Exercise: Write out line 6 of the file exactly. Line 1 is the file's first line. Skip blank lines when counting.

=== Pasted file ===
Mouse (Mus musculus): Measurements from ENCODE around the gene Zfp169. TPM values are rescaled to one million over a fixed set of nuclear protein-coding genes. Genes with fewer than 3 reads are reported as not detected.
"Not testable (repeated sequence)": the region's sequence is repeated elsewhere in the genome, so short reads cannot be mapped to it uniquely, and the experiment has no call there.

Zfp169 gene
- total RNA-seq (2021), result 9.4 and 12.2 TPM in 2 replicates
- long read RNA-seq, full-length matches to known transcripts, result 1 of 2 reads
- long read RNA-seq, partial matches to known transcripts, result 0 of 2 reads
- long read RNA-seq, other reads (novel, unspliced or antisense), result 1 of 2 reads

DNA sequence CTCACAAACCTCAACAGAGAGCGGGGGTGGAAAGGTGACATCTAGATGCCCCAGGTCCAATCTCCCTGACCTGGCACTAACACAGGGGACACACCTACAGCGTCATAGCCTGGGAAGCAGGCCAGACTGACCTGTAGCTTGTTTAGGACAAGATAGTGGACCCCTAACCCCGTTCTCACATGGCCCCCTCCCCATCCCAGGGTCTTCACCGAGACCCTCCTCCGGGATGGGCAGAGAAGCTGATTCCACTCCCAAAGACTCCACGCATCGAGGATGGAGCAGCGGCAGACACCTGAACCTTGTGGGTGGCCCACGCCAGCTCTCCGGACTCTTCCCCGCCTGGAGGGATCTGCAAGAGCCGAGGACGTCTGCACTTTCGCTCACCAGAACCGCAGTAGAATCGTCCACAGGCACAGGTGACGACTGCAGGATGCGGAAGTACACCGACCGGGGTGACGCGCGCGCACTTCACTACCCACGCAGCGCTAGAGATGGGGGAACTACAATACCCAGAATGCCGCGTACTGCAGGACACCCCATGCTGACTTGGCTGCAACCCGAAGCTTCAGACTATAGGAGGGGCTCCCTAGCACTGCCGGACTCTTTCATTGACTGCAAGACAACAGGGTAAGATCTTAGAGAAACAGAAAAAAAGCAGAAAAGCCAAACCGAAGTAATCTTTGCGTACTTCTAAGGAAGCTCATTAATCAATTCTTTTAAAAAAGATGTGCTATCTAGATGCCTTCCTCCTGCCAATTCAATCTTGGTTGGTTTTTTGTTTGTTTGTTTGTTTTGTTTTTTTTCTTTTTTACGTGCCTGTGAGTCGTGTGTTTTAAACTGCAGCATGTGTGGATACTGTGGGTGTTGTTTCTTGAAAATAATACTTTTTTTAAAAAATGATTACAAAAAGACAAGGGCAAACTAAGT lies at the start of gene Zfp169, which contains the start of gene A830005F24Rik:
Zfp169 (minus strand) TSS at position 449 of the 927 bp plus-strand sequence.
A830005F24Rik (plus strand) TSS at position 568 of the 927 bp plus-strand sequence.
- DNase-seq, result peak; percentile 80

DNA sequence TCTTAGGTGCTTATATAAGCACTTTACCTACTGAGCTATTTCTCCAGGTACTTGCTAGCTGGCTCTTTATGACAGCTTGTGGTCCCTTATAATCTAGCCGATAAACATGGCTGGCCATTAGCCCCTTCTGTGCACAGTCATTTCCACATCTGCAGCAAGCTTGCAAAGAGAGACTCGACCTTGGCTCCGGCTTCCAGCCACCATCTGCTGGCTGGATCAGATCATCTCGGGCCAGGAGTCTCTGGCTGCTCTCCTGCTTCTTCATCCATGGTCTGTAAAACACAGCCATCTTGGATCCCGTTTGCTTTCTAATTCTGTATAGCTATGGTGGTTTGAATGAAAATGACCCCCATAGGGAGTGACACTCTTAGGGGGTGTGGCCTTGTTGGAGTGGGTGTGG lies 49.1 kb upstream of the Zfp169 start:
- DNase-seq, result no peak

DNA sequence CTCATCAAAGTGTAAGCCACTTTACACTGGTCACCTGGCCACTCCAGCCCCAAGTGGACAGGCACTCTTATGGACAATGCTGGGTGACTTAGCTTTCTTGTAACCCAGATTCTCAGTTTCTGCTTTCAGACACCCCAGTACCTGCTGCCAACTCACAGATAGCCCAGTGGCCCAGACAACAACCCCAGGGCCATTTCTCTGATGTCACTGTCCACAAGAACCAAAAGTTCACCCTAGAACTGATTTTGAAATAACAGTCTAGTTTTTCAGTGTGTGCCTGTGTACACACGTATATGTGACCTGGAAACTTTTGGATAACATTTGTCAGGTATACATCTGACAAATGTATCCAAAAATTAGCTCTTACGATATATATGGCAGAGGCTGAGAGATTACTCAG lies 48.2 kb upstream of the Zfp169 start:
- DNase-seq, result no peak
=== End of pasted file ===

- long read RNA-seq, partial matches to known transcripts, result 0 of 2 reads